September 25th, 2014

Иван Дурак

Multiverse me: Should I care about my other selves?

Every decision you make may spawn parallel universes where people are suffering because of your choice. Welcome to the quantum moral maze

I'm rich. I'm a movie star. I'm king of the world. I'm also poor. I'm homeless. Lots of me are dead.

I'm none of these. Not in this universe. But in the multiverse I'm all of them, and more.

I'm not a megalomaniac or a fantasist, but I do have a fascination with what-ifs. In the many-worlds interpretation of quantum mechanics, every decision I take in this world creates new universes: one for each and every choice I could possibly make. There's a boundless collection of parallel worlds, full of innumerable near-copies of me (and you). The multiverse: an endless succession of what-ifs.
Иван Дурак

Gary North, "Keynes, Lenin, and Hyperinflation"

In 1919, John Maynard Keynes became an international figure of considerable influence because of his book, The Economic Consequences of the Peace. It was a critique of the Versailles Treaty's imposition of reparations payments on Germany in the aftermath of World War I.

In that book, Keynes made the following observations:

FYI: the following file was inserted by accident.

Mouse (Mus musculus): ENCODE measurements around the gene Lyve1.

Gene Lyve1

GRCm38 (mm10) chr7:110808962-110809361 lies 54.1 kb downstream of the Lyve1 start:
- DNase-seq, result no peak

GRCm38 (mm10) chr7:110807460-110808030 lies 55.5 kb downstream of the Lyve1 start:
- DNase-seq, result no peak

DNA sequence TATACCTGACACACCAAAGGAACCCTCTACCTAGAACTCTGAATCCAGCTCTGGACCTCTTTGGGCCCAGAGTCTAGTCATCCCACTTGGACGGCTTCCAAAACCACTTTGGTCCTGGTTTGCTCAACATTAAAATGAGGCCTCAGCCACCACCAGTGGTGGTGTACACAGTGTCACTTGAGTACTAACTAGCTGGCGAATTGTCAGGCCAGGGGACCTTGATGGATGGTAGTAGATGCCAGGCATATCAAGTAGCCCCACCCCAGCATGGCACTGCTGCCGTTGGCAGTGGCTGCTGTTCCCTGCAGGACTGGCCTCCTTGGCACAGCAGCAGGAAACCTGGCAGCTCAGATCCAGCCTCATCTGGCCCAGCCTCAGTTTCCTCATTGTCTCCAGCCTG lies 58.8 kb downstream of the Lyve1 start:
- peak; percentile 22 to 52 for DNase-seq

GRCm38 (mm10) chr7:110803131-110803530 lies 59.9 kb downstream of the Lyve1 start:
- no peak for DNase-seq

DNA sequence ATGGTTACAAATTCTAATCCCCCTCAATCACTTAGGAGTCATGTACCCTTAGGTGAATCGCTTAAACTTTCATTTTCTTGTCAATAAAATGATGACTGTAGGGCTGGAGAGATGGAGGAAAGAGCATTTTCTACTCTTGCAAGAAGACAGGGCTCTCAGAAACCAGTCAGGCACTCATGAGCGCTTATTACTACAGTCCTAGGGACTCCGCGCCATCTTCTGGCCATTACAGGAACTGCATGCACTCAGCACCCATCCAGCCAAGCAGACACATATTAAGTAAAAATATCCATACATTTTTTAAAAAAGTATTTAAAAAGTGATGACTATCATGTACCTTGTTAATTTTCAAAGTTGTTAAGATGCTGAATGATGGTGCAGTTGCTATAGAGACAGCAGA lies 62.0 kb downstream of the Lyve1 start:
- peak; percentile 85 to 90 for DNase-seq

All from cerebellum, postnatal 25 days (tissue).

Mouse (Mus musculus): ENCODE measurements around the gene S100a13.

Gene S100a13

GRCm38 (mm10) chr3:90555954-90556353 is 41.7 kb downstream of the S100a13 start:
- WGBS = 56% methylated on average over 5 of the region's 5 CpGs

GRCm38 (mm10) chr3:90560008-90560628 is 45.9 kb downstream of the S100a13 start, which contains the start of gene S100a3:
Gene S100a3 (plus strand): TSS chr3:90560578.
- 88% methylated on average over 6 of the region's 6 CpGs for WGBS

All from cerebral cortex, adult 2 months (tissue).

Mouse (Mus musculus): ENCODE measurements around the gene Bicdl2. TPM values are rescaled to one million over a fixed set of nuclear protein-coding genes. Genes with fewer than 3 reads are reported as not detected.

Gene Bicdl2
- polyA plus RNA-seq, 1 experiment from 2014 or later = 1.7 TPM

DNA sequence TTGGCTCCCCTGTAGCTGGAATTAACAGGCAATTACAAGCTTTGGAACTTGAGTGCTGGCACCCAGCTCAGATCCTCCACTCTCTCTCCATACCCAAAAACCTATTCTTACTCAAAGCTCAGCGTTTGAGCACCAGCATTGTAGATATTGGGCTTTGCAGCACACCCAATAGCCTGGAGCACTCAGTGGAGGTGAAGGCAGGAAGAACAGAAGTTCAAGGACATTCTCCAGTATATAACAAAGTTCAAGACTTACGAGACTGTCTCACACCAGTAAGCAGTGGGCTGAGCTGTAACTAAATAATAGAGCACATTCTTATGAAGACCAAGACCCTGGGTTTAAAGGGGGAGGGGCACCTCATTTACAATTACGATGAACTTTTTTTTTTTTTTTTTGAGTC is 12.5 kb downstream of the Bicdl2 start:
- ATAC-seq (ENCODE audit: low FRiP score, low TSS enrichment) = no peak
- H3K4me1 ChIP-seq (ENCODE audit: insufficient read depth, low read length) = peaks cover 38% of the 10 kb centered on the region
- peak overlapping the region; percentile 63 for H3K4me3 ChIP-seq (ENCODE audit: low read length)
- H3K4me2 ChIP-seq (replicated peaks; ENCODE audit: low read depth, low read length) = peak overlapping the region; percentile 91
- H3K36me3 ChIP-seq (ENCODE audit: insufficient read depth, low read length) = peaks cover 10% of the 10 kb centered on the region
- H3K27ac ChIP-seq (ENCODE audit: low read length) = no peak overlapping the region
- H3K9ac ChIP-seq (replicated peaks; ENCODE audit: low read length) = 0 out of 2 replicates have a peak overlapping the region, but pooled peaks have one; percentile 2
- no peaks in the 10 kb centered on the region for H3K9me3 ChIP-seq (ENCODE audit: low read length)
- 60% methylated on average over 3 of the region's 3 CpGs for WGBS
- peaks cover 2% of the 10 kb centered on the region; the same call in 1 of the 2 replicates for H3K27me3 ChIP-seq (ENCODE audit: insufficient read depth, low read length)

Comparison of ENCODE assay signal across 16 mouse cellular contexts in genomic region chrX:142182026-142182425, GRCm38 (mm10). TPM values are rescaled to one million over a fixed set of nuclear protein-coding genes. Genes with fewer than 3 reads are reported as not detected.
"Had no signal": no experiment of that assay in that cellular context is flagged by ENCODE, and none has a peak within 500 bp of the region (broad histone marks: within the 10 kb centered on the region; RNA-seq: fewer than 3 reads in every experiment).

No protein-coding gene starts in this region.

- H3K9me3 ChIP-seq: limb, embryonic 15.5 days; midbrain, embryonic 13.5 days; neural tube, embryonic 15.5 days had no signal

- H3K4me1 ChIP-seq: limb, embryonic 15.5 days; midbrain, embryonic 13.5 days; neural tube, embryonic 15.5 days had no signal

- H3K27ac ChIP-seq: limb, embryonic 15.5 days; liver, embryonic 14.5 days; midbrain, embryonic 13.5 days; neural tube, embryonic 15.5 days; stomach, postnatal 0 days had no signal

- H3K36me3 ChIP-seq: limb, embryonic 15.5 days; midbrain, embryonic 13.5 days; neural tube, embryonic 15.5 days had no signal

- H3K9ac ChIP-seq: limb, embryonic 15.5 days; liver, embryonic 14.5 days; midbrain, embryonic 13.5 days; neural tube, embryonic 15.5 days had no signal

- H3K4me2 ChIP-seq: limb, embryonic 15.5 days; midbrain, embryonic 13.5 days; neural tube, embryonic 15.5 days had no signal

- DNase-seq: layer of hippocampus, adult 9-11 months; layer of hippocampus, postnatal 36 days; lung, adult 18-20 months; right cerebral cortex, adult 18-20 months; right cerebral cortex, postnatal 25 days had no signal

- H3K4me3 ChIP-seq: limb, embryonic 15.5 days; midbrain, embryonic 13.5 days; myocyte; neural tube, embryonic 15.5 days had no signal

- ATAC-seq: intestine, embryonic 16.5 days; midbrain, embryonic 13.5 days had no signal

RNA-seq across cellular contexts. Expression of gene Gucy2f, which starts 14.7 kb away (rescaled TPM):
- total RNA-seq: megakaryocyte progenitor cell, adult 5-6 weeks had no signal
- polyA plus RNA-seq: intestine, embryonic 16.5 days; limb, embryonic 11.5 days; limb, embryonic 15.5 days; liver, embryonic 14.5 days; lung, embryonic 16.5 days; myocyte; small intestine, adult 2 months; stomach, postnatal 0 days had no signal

Lenin is said to have declared that the best way to destroy the capitalist system was to debauch the currency. By a continuing process of inflation, governments can confiscate, secretly and unobserved, an important part of the wealth of their citizens. By this method they not only confiscate, but they confiscate arbitrarily; and while the process impoverishes many, it actually enriches some.
The sight of this arbitrary rearrangement of riches strikes not only at security, but at confidence in the existing distribution of wealth. Those to whom the system brings windfalls, beyond their deserts and even beyond their expectations or desires, become 'profiteers', who are the object of the hatred of the bourgeoisie, whom the inflationism has impoverished, not less than of the proletariat.
As the inflation proceeds and the value of the currency fluctuates wildly from month to month, all permanent relations between debtors and creditors, which form the ultimate foundation of capitalism, become so utterly disordered as to be almost meaningless; and the process of wealth-getting degenerates into a gamble and a lottery.

Lenin was certainly right. There is no subtler, no surer means of overturning the existing basis of society than to debauch the currency. The process engages all the hidden forces of economic law on the side of destruction, and it does it in a manner which not one man in a million is able to diagnose.

This became one of the most widely quoted statements from the book. Yet the book really was not about inflation, Lenin, and the destruction of capitalism. But the quotation was simply too good to resist for defenders of the traditional gold standard.